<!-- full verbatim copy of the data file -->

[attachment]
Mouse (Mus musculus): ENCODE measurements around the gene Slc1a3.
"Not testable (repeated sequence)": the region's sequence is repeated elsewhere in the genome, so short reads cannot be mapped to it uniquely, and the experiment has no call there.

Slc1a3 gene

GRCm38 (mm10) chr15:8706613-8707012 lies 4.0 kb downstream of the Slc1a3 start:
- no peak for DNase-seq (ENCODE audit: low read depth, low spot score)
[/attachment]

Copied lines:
Mouse (Mus musculus): ENCODE measurements around the gene Slc1a3.
"Not testable (repeated sequence)": the region's sequence is repeated elsewhere in the genome, so short reads cannot be mapped to it uniquely, and the experiment has no call there.

Slc1a3 gene

GRCm38 (mm10) chr15:8706613-8707012 lies 4.0 kb downstream of the Slc1a3 start:
- no peak for DNase-seq (ENCODE audit: low read depth, low spot score)